Changing priorities for job hunters

Salary overtakes flexibility as cost-of-living crisis takes hold

In a week where UK wage growth was shown to still lag behind the cost of living, new research from Michael Page shows that salary remains the number one concern for workers.

This week, as the UK government prepares to lift all final COVID restrictions, a survey of 2,000 UK office workers reveals that over a quarter (28%) are currently on the hunt for a new job, rising to 43% among those aged 18-34. This points to hopeful times ahead for businesses desperately seeking talent, with recent ONS figures showing that open job vacancies hit a record 1.3m between November and January.

Despite flexibility dominating priorities throughout the pandemic, the stark reality of inflation and the cost-of-living squeeze means that four in ten (40%) have cited salary as the primary driver for searching for a new role. This is compared to three in ten (30%) who put flexibility top – suggesting that the tables have turned as a result of the current economic climate. Added to that, among those who said they ‘are not currently looking for a new role’, being offered a significant pay rise in another role would be the top factor (49%) in persuading them to consider moving.

Despite its overall importance, promises of increased remuneration elsewhere isn’t the only thing giving workers itchy feet. Over a quarter (26%) of employees say that they feel there is a lack of recognition for their contribution in their current role – a complaint likely to be particularly heightened among those who stayed loyal during the pandemic.

Some (22%) feel that their current company doesn’t provide enough job security, and a quarter (27%) felt that there was not enough career progression available to them. The research also revealed that three in ten (31%) candidates are put off applying for roles because they don’t think they have the right skillset.

Doug Rode, Managing Director, UK&I at Michael Page, commented: “These findings reflect the fast-moving times we are living in. The pandemic got people thinking about their newfound workplace expectations and, a year ago, flexibility might have overtaken salary in the checklist of job priorities. However, with inflation rising and the cost-of-living crisis putting pressure on workers across the country, it’s clear that the tables have turned once again.

“Businesses searching for top talent should be aware that these crucial aspects are the things that could nudge potential candidates in their direction. It’s important to know, though, that just offering one element may not cut it – in this climate, job seekers will be searching for a proposition that covers all of their top drivers.”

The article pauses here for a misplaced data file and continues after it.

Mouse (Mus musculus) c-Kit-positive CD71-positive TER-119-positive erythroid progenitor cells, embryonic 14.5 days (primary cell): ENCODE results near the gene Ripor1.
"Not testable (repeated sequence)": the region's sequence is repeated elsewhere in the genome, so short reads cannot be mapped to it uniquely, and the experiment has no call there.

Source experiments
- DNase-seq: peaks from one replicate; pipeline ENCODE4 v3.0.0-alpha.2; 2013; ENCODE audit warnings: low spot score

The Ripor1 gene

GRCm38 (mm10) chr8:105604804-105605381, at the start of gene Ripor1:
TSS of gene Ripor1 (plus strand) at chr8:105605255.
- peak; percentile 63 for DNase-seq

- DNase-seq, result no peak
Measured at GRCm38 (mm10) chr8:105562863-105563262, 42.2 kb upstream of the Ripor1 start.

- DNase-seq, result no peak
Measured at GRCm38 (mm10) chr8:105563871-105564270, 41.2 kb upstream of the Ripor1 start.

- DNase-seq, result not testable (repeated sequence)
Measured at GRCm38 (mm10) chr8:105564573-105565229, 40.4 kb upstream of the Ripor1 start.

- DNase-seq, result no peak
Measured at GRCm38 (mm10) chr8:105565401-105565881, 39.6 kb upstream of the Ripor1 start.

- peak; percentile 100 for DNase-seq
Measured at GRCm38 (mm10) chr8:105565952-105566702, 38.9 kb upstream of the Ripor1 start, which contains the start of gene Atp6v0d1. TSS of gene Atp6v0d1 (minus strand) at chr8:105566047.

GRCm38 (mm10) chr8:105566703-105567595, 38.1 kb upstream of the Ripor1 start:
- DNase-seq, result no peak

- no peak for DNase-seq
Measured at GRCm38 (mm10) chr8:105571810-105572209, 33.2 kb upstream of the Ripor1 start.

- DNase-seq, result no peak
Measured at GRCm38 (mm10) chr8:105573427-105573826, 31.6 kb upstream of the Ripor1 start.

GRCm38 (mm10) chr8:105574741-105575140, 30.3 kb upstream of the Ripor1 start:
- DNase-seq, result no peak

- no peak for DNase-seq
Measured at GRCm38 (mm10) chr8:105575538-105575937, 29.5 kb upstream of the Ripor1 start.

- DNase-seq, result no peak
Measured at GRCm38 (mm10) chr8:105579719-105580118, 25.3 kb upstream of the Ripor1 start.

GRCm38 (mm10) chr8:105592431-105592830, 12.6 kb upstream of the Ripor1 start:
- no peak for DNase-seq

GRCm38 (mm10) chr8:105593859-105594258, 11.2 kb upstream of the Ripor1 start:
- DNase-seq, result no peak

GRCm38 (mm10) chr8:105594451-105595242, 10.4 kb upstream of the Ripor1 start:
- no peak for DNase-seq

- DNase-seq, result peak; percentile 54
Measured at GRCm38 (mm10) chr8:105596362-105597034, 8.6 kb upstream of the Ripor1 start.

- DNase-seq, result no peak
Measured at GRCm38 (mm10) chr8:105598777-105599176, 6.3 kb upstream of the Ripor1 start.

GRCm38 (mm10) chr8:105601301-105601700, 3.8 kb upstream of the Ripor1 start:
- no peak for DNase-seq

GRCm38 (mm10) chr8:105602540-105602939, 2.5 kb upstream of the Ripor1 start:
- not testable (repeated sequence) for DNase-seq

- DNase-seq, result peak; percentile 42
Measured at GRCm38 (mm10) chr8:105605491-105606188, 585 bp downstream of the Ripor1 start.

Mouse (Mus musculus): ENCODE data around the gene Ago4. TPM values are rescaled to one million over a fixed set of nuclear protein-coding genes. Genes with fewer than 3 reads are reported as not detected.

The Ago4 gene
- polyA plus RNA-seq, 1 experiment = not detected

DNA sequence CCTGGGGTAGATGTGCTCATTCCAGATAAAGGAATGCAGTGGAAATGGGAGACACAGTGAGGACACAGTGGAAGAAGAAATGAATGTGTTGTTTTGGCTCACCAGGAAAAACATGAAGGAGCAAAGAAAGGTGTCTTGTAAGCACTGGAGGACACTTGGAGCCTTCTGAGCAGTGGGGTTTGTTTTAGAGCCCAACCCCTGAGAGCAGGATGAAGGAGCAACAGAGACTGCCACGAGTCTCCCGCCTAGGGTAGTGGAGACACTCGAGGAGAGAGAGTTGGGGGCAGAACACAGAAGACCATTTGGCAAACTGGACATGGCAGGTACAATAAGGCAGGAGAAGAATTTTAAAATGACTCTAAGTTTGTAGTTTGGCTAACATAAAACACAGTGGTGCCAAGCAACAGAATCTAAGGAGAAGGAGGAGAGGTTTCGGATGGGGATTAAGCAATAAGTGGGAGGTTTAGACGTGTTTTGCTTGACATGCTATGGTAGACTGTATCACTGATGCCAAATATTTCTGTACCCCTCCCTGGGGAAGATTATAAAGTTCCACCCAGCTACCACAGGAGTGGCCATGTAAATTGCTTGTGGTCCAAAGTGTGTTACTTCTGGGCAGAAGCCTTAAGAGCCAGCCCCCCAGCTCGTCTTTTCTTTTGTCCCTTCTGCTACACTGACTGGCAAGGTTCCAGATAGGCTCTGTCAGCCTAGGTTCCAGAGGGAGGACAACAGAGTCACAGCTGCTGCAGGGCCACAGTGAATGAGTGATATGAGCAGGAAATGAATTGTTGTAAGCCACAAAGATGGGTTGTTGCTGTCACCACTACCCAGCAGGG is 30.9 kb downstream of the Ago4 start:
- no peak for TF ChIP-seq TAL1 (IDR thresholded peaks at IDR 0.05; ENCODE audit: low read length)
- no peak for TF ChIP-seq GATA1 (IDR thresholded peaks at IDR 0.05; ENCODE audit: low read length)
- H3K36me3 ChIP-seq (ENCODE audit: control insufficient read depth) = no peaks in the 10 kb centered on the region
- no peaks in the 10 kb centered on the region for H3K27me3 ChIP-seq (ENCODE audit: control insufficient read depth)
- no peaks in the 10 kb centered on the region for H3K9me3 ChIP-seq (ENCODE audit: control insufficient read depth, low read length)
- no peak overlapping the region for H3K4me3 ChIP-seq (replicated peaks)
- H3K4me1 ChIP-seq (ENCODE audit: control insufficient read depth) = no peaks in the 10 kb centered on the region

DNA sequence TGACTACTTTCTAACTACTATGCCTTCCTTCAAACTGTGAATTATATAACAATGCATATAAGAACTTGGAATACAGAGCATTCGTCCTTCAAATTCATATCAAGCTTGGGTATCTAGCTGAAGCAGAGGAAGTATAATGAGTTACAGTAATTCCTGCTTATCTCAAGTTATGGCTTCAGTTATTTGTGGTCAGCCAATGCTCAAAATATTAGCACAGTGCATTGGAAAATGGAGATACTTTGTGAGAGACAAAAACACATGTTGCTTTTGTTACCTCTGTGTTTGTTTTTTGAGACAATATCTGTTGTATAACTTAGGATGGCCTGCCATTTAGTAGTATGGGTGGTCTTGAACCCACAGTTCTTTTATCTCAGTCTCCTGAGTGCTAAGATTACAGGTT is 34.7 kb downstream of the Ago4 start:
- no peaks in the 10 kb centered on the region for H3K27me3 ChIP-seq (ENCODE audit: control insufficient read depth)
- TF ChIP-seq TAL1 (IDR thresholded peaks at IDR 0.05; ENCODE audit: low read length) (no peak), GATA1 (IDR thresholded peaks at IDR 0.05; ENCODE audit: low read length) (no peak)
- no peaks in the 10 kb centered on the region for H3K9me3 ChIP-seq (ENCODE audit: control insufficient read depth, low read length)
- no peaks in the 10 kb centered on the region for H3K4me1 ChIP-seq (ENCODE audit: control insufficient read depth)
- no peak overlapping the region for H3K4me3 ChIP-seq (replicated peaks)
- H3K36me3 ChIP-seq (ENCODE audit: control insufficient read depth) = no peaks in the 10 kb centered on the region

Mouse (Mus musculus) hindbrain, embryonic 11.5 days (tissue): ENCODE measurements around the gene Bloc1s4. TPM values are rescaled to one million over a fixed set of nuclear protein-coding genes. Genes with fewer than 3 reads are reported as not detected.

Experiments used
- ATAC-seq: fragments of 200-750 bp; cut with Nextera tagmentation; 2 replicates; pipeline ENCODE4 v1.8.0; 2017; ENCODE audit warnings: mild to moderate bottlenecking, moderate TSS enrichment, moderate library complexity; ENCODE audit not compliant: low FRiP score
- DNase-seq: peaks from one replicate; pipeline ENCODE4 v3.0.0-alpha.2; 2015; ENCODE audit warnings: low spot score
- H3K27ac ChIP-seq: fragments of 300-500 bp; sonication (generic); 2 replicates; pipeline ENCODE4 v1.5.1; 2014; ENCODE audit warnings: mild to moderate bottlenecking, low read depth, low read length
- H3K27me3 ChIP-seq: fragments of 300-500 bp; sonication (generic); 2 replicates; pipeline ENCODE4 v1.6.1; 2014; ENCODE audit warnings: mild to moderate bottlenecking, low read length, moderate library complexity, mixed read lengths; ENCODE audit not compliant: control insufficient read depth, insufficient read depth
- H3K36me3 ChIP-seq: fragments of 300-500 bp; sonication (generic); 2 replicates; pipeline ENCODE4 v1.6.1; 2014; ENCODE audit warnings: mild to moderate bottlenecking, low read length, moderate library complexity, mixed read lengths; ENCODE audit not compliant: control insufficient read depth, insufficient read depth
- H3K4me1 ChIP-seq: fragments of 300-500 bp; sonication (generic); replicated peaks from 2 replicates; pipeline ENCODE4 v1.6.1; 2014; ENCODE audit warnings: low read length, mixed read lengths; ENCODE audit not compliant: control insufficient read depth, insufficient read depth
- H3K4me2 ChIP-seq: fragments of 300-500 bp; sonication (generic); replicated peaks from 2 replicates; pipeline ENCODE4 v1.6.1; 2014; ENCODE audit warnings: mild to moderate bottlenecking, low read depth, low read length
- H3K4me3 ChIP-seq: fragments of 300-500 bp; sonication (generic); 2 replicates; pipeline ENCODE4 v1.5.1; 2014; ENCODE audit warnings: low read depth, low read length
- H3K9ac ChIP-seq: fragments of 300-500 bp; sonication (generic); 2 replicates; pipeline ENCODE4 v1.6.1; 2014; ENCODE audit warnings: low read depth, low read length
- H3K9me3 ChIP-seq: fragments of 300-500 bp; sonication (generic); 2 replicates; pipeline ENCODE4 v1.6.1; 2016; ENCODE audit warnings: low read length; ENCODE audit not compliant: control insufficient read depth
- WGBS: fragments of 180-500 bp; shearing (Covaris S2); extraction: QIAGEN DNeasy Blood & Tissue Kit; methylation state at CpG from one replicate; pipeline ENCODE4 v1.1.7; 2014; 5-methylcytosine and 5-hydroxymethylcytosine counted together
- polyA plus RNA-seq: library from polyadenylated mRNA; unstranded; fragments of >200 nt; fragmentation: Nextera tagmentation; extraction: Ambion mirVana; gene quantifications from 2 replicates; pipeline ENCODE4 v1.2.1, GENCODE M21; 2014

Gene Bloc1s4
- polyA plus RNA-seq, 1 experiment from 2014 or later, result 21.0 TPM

In a week where UK wage growth was shown to still lag behind the cost of living, new research from Michael Page shows that salary remains the number one concern for workers.

This week, as the UK government prepares to lift all final COVID restrictions, a survey of 2,000 UK office workers reveals that over a quarter (28%) are currently on the hunt for a new job, rising to 43% among those aged 18-34. This points to hopeful times ahead for businesses desperately seeking talent, with recent ONS figures showing that open job vacancies hit a record 1.3m between November and January.

Despite flexibility dominating priorities throughout the pandemic, the stark reality of inflation and the cost-of-living squeeze means that four in ten (40%) have cited salary as the primary driver for searching for a new role. This is compared to three in ten (30%) who put flexibility top – suggesting that the tables have turned as a result of the current economic climate. Added to that, among those who said they ‘are not currently looking for a new role’, being offered a significant pay rise in another role would be the top factor (49%) in persuading them to consider moving.

Despite its overall importance, promises of increased remuneration elsewhere isn’t the only thing giving workers itchy feet. Over a quarter (26%) of employees say that they feel there is a lack of recognition for their contribution in their current role – a complaint likely to be particularly heightened among those who stayed loyal during the pandemic.

Some (22%) feel that their current company doesn’t provide enough job security, and a quarter (27%) felt that there was not enough career progression available to them. The research also revealed that three in ten (31%) candidates are put off applying for roles because they don’t think they have the right skillset.

Doug Rode, Managing Director, UK&I at Michael Page, commented: “These findings reflect the fast-moving times we are living in. The pandemic got people thinking about their newfound workplace expectations and, a year ago, flexibility might have overtaken salary in the checklist of job priorities. However, with inflation rising and the cost-of-living crisis putting pressure on workers across the country, it’s clear that the tables have turned once again.

“Businesses searching for top talent should be aware that these crucial aspects are the things that could nudge potential candidates in their direction. It’s important to know, though, that just offering one element may not cut it – in this climate, job seekers will be searching for a proposition that covers all of their top drivers.”

Author: Editorial Team

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